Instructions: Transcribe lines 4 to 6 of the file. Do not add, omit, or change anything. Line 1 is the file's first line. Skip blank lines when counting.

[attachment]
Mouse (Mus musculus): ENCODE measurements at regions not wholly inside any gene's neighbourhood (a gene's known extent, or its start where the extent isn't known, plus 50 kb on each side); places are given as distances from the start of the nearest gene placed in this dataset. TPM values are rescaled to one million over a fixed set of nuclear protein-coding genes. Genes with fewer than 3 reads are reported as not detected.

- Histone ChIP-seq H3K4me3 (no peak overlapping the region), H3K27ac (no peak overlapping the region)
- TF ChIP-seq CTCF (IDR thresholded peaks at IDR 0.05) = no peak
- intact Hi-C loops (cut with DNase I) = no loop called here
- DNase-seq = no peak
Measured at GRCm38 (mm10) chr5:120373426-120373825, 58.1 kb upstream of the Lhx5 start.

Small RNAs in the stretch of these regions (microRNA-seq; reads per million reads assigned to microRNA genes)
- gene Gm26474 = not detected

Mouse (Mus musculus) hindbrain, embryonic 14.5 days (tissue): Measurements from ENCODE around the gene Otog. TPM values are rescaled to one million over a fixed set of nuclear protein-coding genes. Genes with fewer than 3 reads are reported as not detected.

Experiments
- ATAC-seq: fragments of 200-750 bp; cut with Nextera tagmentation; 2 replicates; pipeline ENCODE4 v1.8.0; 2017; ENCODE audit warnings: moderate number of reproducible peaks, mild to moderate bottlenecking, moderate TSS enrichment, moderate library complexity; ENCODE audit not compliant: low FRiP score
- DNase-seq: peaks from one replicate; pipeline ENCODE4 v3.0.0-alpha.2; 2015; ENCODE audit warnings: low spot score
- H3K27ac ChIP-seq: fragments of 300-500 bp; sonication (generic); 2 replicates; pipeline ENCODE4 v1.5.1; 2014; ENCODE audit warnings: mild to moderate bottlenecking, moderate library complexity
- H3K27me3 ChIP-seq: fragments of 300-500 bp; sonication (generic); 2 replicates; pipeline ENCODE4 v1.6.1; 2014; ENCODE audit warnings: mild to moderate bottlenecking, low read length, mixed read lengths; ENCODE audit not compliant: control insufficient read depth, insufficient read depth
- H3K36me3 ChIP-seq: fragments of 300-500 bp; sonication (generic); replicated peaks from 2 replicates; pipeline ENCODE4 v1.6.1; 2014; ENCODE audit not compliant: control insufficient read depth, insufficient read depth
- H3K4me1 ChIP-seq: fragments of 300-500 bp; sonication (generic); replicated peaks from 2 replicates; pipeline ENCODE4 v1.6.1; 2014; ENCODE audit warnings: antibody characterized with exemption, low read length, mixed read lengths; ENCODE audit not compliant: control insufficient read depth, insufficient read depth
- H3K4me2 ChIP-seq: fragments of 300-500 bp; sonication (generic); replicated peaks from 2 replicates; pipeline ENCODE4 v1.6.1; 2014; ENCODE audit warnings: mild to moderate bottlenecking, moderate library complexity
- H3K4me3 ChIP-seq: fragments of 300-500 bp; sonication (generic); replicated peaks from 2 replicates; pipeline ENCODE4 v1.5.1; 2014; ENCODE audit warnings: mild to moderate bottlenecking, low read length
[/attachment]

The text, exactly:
- intact Hi-C loops (cut with DNase I) = no loop called here
- DNase-seq = no peak
Measured at GRCm38 (mm10) chr5:120373426-120373825, 58.1 kb upstream of the Lhx5 start.